Surrey memorial service marks Staines air crash

Air crash scene
Image caption Witnesses reported seeing the Trident jet drop out of the sky before it broke into two

The 40th anniversary of a plane crash in Surrey in which 118 people died has been marked at a memorial service.

One of the UK's worst air disasters took place when British European Airways Flight BE548 crashed in a field in Staines in 1972.

The Brussels-bound aircraft had taken off minutes earlier from Heathrow.

Prayers were said at the Memorial Ground at Moormede Recreation Ground, followed by a service at St Mary's Church, Staines.

The Bishop of Guildford, the Rt Rev Christopher Hill, took the service.

A memorial event is held every year in the town to remember the crash. This year participants included a contingent from Brussels.

Aircraft broke in two

Mike Bannister, who was chief Concorde pilot for British Airways between 1995 and 2003, knew two of the pilots who were killed in the crash.

He said that significant advances were introduced following the investigation into the accident, including cockpit voice recorders on UK-registered larger aeroplanes.

Image caption The memorial service included a contingent from Brussels

"This type of accident is very sudden," he said.

"The crew on the flightdeck would've known what was happening, but I suspect the rest of the crew and the passengers on board would have had very little knowledge."

The Trident jet had been involved in another accident in 1968. Witnesses who saw it crash three miles from the airport reported how it "dropped out of the sky".

The plane broke in two on impact. The fuselage ploughed into trees and the tail section ended up 50 yards (45m) away.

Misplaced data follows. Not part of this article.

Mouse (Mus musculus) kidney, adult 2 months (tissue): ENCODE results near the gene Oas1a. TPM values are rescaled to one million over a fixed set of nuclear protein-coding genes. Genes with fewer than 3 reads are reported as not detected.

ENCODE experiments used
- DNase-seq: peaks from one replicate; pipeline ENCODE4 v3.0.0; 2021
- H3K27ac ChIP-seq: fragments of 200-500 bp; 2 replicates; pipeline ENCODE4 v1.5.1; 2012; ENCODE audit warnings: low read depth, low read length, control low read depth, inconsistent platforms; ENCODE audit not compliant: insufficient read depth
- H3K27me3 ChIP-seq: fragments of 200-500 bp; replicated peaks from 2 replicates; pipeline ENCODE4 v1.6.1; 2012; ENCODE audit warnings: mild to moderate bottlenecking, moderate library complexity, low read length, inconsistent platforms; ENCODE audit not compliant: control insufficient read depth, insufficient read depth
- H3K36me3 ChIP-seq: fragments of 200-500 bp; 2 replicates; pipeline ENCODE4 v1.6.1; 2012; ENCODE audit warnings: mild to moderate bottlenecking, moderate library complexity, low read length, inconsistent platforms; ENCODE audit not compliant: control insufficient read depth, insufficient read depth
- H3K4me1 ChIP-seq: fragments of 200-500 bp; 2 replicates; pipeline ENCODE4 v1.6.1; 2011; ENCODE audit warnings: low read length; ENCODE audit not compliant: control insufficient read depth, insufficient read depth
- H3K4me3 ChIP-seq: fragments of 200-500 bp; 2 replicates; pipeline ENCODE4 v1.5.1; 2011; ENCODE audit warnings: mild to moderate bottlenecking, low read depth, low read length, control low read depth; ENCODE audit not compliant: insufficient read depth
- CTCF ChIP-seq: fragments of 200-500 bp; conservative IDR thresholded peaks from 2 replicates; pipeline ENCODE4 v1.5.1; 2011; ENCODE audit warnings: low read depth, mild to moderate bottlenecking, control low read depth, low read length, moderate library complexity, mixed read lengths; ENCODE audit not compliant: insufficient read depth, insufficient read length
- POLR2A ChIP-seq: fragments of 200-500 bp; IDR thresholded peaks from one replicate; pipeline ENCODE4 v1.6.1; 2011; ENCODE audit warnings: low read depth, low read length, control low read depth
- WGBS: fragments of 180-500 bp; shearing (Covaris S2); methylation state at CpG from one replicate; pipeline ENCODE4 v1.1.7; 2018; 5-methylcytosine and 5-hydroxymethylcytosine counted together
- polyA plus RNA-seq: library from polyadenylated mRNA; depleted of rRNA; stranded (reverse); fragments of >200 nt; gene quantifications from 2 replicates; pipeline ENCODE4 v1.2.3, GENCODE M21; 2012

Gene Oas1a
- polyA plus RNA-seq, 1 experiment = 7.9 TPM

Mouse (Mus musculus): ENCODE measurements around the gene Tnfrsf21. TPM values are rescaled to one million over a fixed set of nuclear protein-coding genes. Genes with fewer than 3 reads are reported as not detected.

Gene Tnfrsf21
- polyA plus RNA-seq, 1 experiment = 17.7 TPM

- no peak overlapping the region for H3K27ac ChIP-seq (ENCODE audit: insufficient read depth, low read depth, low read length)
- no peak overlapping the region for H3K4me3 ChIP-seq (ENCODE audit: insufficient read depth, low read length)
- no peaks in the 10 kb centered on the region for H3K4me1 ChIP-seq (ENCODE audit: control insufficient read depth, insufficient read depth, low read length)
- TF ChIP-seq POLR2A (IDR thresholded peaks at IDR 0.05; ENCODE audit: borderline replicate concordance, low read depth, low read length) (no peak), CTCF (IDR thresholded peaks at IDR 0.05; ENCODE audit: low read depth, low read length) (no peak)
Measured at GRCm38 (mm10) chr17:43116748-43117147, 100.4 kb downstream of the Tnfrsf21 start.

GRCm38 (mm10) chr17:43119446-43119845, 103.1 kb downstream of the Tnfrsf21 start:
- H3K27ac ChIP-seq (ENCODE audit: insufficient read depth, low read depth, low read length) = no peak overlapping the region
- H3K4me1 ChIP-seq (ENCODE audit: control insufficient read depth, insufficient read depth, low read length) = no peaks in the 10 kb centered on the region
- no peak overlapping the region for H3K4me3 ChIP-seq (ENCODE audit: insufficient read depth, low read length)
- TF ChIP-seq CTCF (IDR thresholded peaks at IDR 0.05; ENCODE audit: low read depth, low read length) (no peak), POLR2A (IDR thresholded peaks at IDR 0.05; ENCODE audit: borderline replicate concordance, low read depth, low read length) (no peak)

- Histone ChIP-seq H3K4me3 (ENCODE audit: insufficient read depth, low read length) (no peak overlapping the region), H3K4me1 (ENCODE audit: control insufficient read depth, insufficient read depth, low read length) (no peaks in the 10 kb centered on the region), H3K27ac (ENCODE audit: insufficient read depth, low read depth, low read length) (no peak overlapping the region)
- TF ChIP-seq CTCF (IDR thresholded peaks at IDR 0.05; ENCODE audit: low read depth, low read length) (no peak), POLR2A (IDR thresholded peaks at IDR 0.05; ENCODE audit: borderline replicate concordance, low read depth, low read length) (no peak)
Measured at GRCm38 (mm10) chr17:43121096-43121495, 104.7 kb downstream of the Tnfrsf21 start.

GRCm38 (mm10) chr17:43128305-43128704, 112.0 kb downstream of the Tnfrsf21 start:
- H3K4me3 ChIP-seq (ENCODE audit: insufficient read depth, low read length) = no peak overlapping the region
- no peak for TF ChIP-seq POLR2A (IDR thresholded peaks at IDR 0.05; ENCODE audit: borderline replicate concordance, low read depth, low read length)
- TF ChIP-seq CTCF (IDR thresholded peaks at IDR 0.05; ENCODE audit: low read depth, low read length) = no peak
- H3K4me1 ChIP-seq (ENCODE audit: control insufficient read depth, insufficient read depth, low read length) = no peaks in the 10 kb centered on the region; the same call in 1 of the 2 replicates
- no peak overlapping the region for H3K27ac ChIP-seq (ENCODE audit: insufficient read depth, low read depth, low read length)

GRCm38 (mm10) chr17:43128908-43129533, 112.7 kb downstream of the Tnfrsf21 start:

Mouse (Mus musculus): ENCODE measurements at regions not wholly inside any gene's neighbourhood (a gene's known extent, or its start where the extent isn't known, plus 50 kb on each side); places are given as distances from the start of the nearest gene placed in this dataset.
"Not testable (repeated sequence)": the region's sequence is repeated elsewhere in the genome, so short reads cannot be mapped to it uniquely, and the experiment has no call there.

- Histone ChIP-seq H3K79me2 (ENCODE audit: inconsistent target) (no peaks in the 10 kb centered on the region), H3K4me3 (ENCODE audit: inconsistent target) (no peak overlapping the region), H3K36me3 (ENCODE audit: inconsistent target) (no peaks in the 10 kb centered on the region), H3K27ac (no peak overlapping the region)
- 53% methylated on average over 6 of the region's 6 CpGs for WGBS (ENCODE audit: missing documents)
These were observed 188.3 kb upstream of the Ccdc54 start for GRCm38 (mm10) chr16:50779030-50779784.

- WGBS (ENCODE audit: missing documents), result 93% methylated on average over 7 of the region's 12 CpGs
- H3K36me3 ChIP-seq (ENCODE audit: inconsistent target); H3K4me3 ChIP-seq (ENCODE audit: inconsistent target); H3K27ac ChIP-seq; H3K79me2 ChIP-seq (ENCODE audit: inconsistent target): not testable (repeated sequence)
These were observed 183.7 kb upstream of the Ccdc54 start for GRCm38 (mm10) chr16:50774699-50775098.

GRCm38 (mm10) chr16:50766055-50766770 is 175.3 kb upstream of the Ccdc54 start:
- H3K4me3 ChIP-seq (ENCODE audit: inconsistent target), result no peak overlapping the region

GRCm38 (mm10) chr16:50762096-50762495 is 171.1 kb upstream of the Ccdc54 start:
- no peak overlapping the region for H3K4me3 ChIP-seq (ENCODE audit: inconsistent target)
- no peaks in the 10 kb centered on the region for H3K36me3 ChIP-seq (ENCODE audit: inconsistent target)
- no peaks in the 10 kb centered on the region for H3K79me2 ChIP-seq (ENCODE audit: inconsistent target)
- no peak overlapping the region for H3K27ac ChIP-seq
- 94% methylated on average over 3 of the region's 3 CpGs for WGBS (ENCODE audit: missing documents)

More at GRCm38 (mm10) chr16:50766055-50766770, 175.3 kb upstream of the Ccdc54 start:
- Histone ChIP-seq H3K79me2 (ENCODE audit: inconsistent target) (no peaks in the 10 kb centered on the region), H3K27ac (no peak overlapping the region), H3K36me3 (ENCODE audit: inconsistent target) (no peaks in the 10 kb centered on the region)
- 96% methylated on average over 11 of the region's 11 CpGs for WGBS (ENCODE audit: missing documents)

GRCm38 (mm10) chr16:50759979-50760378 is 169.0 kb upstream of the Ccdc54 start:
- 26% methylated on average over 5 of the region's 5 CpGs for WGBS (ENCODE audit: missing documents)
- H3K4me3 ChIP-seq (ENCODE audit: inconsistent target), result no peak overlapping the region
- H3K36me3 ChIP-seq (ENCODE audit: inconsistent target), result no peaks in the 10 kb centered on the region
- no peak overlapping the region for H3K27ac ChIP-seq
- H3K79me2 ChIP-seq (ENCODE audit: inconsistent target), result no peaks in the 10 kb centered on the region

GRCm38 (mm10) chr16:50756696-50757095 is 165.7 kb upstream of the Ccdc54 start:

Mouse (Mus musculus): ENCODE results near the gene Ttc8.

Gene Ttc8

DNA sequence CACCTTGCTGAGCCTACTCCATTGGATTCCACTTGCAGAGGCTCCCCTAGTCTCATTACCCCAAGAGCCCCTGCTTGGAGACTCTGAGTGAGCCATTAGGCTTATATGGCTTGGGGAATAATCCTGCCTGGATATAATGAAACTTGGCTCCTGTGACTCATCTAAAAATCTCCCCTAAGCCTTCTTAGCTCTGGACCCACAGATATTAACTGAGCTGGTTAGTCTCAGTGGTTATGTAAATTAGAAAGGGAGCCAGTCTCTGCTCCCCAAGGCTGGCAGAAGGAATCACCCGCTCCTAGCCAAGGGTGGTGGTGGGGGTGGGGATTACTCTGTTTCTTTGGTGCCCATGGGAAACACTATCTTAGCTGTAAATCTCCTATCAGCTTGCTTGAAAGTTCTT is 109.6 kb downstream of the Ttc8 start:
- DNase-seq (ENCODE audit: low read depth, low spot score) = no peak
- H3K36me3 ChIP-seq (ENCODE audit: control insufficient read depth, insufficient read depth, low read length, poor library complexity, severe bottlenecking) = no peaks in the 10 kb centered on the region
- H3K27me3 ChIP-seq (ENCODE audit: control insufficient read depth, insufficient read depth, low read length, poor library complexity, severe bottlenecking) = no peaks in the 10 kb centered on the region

'Staines disaster'

Rescue teams pulled two people alive from the wreckage - a young girl, who died at the scene, and a businessman who died a few hours later in hospital.

An inquiry by the Air Accidents Investigation Branch found a speed error had caused the plane to stall and the aircraft was not at a sufficient height for the crew to regain control.

In 2004, the council created a memorial bench in Moormede Recreation Ground to provide a peaceful area for reflection.

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Media captionPoliceman Bernard Cooke describes being one of the first people at the crash

It also co-funded a stained glass window which was installed at St Mary's Church to commemorate the tragedy.

Robin Sider, mayor of Spelthorne, said: "The accident became known as the Staines disaster, and was the worst air disaster in Britain until the Pan Am flight 103 bombing over Lockerbie in Scotland in 1988.

"I am proud to be associated with the annual commemorations of this dreadful event and thank all who are coming to remember the occasion in their own way."

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